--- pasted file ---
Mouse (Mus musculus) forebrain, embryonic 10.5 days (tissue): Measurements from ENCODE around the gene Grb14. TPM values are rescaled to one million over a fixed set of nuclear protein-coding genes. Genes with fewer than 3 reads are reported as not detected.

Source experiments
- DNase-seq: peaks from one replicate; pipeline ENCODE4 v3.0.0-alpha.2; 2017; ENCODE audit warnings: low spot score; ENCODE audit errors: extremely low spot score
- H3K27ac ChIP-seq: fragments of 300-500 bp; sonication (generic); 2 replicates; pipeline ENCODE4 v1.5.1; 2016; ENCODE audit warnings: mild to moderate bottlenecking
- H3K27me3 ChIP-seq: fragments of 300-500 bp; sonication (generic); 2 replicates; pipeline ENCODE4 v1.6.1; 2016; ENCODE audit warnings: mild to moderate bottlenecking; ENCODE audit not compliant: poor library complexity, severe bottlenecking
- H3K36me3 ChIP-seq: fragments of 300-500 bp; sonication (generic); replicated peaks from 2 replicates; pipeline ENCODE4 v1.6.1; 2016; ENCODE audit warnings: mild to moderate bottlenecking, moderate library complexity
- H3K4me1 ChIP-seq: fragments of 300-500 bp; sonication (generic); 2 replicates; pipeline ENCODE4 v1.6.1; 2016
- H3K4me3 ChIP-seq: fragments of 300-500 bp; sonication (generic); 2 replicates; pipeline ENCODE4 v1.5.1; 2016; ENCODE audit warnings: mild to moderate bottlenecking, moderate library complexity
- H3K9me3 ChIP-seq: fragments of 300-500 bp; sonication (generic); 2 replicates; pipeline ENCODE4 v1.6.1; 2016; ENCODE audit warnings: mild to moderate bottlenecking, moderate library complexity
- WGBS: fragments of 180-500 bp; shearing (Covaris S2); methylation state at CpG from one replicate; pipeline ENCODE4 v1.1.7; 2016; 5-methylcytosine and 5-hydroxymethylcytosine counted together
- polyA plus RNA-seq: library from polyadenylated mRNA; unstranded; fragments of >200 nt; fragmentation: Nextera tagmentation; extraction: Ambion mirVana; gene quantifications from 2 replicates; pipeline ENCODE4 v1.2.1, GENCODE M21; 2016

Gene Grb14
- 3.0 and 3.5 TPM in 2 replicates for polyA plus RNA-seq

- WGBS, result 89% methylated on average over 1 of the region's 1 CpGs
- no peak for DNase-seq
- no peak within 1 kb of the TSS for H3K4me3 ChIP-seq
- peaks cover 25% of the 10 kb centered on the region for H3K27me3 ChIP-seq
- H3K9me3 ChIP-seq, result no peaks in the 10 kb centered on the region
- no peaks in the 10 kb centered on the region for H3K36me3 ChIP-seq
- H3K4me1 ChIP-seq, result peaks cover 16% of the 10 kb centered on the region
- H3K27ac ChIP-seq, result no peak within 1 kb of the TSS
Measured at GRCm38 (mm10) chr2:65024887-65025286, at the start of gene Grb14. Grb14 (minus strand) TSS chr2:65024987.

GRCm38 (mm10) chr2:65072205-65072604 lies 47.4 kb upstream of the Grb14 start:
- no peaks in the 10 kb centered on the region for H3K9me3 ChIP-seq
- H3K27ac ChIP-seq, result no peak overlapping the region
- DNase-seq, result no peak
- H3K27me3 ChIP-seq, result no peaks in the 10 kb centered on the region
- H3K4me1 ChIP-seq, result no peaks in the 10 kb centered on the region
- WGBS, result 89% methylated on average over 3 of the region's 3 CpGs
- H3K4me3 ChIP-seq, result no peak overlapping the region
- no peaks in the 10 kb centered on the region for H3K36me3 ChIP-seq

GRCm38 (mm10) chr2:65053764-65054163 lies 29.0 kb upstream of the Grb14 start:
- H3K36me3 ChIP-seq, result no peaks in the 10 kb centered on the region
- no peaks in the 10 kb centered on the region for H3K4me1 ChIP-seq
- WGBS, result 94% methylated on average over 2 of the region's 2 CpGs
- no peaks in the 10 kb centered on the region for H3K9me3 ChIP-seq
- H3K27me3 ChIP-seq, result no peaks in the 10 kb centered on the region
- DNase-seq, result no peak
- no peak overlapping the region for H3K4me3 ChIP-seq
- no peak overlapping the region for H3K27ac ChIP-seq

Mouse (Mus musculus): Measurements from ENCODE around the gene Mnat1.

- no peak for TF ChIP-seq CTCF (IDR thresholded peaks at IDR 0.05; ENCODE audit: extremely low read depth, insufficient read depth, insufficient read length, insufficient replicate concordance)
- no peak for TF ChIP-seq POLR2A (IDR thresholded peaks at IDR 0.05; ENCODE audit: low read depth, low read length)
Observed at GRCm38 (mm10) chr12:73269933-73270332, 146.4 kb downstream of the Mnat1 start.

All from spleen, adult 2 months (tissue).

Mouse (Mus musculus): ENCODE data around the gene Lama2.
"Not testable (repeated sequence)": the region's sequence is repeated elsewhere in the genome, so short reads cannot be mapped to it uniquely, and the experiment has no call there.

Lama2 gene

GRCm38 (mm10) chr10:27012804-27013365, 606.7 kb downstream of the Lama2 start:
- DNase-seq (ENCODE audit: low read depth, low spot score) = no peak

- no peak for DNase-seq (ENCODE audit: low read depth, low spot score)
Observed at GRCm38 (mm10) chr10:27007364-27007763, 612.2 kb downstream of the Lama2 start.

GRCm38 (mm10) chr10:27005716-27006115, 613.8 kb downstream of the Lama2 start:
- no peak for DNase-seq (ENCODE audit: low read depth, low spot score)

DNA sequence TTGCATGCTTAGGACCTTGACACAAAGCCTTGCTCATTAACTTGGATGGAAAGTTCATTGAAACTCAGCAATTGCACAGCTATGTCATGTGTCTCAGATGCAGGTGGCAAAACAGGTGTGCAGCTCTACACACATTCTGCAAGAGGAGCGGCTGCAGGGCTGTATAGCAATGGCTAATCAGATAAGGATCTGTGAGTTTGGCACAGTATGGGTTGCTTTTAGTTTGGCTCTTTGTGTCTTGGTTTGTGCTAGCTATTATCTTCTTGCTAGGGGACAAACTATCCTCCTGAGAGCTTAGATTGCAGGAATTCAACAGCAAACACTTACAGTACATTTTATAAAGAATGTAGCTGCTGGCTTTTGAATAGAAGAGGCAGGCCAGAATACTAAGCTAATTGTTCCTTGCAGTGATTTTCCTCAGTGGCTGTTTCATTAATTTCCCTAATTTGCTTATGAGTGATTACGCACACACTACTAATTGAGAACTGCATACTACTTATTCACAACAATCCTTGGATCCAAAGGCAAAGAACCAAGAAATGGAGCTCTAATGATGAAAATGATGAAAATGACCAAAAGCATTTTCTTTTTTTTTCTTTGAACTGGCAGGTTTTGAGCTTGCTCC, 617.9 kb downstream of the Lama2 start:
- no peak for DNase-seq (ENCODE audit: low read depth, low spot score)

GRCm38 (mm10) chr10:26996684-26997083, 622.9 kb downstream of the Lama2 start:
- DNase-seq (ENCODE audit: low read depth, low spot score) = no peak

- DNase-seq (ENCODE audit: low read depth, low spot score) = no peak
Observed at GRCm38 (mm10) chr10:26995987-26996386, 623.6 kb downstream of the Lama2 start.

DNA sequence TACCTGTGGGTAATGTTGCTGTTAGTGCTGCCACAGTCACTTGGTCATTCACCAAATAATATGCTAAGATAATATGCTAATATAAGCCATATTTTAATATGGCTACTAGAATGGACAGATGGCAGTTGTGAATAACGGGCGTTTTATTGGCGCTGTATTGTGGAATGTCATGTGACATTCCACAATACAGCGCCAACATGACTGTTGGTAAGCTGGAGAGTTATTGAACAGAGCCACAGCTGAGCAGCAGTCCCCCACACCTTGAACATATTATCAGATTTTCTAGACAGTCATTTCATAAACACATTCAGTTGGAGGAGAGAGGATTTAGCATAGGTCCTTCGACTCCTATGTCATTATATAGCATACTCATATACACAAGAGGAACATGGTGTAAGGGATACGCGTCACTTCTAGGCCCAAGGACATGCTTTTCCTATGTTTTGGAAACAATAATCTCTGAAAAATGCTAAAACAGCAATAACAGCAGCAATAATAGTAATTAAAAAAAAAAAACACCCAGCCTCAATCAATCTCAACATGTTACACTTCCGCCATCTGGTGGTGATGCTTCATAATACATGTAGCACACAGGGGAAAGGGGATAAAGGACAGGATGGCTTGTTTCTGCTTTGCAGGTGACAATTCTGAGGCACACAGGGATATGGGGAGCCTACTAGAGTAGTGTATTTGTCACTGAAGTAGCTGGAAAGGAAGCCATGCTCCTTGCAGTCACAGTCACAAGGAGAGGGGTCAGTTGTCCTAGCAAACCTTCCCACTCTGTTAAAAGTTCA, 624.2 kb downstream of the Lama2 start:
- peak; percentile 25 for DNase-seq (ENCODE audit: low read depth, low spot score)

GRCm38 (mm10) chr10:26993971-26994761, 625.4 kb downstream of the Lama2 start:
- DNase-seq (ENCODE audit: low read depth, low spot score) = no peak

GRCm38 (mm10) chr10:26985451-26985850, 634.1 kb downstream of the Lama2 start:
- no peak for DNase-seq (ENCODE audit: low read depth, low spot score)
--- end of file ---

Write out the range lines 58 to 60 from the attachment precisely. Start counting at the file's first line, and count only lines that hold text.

- DNase-seq (ENCODE audit: low read depth, low spot score) = no peak

- DNase-seq (ENCODE audit: low read depth, low spot score) = no peak
Observed at GRCm38 (mm10) chr10:26995987-26996386, 623.6 kb downstream of the Lama2 start.